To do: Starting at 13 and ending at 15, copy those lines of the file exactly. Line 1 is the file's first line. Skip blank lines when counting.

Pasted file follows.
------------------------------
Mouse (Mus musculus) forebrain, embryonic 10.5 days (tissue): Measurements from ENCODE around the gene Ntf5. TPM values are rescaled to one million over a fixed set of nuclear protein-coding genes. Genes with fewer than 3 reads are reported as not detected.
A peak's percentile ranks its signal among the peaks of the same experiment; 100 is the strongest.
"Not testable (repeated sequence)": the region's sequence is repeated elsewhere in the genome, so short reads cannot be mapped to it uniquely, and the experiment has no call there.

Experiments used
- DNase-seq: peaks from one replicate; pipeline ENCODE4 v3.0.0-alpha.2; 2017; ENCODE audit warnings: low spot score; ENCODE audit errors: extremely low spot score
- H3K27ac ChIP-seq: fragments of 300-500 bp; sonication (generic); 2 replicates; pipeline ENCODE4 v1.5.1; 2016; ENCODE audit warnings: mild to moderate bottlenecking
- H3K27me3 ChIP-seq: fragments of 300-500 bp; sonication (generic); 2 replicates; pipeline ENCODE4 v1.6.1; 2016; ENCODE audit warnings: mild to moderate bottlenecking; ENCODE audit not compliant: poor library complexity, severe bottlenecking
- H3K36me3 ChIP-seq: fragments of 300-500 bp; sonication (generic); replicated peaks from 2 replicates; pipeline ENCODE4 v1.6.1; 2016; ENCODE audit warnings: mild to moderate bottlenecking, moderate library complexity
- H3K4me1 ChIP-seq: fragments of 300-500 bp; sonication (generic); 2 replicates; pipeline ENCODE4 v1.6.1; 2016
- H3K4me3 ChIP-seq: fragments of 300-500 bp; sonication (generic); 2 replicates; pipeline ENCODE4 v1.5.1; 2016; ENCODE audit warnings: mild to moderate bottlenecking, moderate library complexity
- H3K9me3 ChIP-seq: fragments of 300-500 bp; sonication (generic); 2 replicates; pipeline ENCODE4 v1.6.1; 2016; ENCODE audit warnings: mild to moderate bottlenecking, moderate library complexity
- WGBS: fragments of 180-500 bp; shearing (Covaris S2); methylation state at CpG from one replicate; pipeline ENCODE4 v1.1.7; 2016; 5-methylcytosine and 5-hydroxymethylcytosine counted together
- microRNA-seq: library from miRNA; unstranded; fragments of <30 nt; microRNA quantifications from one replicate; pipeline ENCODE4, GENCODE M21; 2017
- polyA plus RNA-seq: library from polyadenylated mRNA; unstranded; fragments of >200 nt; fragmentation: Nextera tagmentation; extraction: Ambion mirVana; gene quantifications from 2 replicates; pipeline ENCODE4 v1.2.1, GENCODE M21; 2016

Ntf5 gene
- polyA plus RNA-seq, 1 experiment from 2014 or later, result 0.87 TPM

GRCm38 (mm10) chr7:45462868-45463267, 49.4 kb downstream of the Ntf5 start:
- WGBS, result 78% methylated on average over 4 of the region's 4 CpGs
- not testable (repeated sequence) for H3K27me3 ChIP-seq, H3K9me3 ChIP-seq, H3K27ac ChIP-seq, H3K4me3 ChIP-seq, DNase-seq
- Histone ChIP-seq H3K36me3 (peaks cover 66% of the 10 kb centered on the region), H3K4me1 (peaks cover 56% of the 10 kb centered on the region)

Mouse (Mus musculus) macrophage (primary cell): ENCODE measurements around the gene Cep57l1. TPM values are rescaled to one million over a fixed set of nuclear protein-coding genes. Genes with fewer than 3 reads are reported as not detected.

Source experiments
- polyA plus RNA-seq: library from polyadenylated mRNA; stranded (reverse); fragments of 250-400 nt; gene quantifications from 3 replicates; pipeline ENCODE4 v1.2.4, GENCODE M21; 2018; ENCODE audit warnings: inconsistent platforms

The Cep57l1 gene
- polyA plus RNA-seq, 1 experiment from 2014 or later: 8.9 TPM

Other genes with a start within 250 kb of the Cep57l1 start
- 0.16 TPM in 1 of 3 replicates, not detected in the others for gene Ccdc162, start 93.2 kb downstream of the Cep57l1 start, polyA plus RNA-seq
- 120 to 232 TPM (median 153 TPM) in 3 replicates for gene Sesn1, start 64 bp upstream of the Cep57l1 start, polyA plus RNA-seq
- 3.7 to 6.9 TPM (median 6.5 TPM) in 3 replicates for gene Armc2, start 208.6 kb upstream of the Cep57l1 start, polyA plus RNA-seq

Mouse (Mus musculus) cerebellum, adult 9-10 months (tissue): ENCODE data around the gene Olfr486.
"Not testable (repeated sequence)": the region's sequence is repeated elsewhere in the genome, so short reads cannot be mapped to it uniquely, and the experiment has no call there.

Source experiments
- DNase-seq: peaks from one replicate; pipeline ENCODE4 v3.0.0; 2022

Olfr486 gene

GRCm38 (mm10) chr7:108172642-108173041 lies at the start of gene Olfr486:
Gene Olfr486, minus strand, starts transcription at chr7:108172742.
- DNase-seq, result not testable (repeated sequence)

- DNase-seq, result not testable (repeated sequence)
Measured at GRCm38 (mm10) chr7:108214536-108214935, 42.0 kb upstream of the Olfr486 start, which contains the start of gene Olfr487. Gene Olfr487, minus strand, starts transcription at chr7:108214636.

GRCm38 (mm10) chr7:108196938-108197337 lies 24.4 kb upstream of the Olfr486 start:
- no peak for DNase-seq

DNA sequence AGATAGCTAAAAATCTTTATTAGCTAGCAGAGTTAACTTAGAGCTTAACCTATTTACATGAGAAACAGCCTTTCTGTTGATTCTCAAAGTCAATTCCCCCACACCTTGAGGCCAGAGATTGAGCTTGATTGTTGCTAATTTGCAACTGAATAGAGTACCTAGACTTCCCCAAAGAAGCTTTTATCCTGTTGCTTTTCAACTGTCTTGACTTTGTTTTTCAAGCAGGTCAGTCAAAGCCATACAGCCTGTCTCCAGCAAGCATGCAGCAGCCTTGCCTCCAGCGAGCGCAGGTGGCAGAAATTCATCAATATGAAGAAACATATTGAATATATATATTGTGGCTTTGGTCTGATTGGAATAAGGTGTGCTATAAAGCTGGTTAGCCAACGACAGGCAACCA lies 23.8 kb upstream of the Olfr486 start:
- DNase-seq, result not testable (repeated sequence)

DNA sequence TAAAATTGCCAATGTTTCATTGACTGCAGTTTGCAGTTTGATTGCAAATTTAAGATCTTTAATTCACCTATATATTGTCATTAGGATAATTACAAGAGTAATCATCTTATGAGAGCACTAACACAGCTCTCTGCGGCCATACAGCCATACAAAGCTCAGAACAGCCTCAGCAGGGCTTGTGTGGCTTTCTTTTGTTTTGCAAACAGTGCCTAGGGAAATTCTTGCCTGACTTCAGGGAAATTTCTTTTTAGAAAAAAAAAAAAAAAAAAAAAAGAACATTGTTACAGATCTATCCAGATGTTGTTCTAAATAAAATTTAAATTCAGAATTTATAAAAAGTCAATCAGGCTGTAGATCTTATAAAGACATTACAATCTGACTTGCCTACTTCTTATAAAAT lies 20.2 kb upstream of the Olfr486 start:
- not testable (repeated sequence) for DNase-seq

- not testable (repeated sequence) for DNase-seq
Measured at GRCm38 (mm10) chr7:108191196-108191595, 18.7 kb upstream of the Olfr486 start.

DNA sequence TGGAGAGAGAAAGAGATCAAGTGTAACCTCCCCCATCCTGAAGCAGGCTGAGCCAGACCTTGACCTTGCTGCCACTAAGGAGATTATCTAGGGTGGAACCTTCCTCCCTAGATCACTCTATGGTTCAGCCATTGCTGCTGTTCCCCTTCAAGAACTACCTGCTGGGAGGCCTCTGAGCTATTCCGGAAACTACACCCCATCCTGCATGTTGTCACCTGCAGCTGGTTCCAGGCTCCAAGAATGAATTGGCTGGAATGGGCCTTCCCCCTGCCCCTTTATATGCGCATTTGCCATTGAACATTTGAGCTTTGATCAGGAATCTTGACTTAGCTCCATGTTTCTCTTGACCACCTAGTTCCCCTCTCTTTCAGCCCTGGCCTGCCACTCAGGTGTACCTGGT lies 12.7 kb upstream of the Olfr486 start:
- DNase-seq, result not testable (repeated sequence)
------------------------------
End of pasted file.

- microRNA-seq: library from miRNA; unstranded; fragments of <30 nt; microRNA quantifications from one replicate; pipeline ENCODE4, GENCODE M21; 2017
- polyA plus RNA-seq: library from polyadenylated mRNA; unstranded; fragments of >200 nt; fragmentation: Nextera tagmentation; extraction: Ambion mirVana; gene quantifications from 2 replicates; pipeline ENCODE4 v1.2.1, GENCODE M21; 2016

Ntf5 gene